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Industrial Comm. v. Ahern

Supreme Court of Ohio
Jun 13, 1928
121 N.E. 272 (Ohio 1928)

Summary

In Industrial Comm. v. Ahern (1928), 119 Ohio St. 41, Ahern worked in a department store and was permitted, while on company time, to shop for her personal benefit.

Summary of this case from Rock v. Parma Board of Education

Opinion

No. 20973

Decided June 13, 1928.

Workmen's compensation — Injuries "in the course of employment" — Meaning of phrase cannot be changed by employer's rules, regulations or custom — Employer cannot place employee in employment if no employment in fact exists — Injury must be sustained in performance of required duty in employer's service — Injuries to employee pursuing private and personal business, not compensable.

1. No custom, rule or regulation, adopted by an employer, will be permitted to place an employee in his employment, if no employment in fact existed at the time of the injury, or if such custom, rule or regulation materially changes the ordinary and commonly accepted meaning of the phrase "in the course of employment."

2. Under Section 35, Article II of our Constitution, and the law enacted pursuant thereto, the phrase, "in the course of employment," connotes an injury sustained in the performance of some required duty done directly or incidentally in the service of the employer.

3. An employee who is injured when engaged, not in the service of an employer, but in pursuance of the employee's private and personal business, disconnected with the employment, is not entitled to compensation under the Workmen's Compensation Law.

ERROR to the Court of Appeals of Hamilton county.

The Pogue Company conducted a department store in Cincinnati and was a contributor to the state insurance fund. Nanie Ahern, the defendant in error, was a saleslady in the shoe department on the first floor. On April 14, 1925, at about 9:30 a. m., she left her floor and went to the rug department on the fourth floor for the purpose of buying a rug for herself. While inspecting the rug it slipped from under her, causing her to fall backwards. She suffered fractures of her wrists and applied to the Industrial Commission for compensation.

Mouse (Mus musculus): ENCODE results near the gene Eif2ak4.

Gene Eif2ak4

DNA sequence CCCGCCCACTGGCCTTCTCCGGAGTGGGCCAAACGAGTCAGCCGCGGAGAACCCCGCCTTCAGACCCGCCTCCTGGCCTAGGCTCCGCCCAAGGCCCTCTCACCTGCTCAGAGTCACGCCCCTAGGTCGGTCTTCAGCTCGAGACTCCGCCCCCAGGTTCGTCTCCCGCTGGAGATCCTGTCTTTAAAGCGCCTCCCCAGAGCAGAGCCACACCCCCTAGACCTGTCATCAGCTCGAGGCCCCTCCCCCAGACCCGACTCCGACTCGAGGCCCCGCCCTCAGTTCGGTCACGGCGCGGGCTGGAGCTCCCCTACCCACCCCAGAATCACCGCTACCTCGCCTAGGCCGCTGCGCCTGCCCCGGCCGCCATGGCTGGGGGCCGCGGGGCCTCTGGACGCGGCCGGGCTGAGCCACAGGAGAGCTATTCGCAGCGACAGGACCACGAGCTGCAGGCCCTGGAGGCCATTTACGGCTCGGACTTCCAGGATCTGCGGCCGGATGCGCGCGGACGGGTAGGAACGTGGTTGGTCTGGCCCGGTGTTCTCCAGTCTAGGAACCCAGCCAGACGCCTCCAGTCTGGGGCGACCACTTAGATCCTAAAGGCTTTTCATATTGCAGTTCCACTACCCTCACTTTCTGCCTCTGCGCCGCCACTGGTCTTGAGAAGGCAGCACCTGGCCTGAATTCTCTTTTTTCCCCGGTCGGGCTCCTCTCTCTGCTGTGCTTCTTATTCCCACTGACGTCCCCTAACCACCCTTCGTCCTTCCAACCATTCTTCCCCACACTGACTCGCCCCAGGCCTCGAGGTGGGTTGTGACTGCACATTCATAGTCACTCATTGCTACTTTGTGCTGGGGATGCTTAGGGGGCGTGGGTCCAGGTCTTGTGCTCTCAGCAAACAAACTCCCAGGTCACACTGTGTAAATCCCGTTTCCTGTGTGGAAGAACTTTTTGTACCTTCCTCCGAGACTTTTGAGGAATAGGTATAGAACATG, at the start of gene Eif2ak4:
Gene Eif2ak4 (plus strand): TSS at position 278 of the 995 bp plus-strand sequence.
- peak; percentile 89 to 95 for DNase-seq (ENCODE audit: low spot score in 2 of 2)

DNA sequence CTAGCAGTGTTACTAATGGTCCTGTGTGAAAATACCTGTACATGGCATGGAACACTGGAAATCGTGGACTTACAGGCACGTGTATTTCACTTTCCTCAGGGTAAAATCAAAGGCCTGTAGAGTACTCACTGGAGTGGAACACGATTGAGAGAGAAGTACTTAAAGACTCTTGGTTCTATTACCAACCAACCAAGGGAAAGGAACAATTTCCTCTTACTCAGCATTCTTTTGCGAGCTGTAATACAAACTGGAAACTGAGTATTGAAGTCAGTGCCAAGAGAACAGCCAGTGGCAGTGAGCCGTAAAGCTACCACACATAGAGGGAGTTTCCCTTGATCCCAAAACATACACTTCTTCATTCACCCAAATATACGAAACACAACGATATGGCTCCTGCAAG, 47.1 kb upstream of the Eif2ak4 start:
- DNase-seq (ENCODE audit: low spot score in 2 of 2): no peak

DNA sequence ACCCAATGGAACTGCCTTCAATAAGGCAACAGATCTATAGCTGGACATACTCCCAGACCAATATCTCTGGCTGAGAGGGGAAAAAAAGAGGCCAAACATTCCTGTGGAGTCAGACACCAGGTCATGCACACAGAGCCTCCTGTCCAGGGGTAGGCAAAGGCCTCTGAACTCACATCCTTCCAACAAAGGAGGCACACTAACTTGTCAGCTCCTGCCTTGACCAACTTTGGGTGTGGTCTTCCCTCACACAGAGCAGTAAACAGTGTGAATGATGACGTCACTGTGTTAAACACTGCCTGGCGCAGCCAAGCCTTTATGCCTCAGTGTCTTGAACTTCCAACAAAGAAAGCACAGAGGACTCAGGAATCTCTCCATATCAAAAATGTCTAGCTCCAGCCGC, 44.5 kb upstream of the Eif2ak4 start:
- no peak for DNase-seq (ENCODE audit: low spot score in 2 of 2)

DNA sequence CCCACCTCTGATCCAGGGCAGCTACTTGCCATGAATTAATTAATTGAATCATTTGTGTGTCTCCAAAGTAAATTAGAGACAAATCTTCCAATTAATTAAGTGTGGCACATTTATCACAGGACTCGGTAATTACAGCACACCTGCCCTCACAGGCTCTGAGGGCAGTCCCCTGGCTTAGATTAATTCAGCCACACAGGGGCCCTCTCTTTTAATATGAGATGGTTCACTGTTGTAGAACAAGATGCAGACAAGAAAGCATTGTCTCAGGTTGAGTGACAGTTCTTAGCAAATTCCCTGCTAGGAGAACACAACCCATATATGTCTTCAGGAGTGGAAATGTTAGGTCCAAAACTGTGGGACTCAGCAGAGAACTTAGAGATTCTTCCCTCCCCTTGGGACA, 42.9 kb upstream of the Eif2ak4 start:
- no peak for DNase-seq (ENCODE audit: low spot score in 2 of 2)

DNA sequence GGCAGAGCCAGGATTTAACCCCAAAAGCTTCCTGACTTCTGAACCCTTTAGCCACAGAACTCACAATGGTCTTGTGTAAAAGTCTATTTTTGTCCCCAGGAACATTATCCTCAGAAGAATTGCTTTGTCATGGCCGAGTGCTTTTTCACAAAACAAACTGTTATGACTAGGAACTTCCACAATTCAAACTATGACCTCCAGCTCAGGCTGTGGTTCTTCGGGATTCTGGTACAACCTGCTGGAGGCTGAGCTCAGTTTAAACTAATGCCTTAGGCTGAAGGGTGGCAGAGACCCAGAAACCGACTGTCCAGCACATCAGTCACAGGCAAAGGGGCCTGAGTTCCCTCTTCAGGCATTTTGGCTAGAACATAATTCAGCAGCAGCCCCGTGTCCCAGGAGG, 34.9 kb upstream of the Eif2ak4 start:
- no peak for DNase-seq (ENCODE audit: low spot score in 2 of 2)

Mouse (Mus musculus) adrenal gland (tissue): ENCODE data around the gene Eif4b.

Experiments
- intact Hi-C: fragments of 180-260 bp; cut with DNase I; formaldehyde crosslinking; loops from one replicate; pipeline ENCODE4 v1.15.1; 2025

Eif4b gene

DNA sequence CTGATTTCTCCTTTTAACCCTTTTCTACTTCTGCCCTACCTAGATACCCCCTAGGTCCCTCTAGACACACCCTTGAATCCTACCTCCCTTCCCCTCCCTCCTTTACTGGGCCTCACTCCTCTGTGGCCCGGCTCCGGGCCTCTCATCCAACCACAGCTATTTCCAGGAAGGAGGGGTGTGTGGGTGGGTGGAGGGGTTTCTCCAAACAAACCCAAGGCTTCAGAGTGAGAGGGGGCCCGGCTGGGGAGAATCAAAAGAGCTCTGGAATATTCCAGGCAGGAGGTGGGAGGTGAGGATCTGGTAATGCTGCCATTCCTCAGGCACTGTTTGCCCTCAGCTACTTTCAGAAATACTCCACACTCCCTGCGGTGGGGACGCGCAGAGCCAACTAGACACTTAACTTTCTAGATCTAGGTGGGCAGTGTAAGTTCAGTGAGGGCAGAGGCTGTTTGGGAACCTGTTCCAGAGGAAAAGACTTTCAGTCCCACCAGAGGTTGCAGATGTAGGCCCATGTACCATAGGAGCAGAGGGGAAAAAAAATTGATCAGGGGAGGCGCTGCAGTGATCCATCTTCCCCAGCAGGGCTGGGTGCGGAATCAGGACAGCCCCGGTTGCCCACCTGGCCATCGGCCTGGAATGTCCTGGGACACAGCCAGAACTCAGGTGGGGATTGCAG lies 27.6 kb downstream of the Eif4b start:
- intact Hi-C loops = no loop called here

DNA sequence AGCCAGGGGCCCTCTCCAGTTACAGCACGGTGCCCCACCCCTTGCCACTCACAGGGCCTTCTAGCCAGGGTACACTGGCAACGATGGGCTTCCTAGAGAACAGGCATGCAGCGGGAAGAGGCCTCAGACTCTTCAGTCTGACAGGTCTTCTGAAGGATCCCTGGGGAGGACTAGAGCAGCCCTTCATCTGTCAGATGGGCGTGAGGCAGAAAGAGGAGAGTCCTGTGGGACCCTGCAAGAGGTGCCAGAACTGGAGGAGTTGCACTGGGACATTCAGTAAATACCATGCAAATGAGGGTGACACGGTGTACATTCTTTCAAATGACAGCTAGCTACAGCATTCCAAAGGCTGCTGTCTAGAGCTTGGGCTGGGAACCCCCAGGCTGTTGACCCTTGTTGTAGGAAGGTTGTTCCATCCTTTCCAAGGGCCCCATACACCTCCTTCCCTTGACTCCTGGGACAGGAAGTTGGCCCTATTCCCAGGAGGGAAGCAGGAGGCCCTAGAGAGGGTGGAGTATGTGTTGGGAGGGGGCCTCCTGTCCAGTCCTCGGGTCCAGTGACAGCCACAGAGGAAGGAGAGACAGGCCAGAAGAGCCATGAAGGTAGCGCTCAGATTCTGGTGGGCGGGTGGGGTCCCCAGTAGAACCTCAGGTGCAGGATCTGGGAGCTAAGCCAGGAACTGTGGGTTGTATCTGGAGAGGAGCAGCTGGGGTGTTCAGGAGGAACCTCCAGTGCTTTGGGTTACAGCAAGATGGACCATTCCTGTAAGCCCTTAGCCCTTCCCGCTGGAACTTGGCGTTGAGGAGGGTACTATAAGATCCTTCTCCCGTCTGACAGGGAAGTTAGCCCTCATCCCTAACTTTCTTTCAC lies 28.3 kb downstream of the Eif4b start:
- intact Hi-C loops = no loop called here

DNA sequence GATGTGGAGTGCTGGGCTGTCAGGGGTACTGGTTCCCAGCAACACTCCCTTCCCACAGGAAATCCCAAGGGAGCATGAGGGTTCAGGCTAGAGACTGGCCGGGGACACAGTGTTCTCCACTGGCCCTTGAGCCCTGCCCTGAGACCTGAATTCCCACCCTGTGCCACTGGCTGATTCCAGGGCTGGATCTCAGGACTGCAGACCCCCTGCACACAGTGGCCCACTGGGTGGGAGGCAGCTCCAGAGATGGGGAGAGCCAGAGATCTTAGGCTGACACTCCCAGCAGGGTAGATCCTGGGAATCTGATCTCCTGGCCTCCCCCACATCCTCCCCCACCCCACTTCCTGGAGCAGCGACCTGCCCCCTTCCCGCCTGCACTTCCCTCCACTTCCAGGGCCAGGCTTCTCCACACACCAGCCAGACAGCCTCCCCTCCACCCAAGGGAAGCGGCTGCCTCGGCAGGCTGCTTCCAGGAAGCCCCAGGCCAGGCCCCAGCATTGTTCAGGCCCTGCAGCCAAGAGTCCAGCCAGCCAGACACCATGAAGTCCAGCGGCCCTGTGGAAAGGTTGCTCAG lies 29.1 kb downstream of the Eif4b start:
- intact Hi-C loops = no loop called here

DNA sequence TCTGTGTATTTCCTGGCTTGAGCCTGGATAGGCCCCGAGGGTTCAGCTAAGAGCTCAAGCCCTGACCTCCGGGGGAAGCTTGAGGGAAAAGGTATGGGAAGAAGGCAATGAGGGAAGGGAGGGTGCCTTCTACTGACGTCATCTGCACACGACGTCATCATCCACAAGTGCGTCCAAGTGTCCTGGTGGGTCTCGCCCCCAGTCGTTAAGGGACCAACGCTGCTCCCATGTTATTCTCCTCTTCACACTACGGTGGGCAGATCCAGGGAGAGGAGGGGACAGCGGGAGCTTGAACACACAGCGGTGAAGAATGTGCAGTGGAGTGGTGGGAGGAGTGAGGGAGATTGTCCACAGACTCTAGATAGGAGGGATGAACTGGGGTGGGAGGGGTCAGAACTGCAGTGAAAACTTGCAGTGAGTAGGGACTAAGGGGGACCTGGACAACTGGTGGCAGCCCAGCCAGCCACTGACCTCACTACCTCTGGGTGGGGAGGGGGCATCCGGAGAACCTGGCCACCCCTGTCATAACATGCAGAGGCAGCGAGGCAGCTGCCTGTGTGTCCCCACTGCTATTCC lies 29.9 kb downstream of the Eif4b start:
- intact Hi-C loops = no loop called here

The commission denied her application on the ground that she did not receive her injury "in the course of and arising out of her employment." A rehearing was denied, and appeal taken to the Common Pleas Court, where the cause was heard upon the issue joined by the second amended petition of plaintiff and the answer of the commission. The issue made was whether the plaintiff was injured in the course of her employment. The cause came on for trial, and the jury returned a verdict awarding compensation for temporary total disability for a period of eight weeks, and also included in their verdict an additional sum for hospital and medical services amounting to more than $200. The trial court rendered judgment on the verdict, which was later affirmed by the Court of Appeals. This court permitted a certification of the record here for review.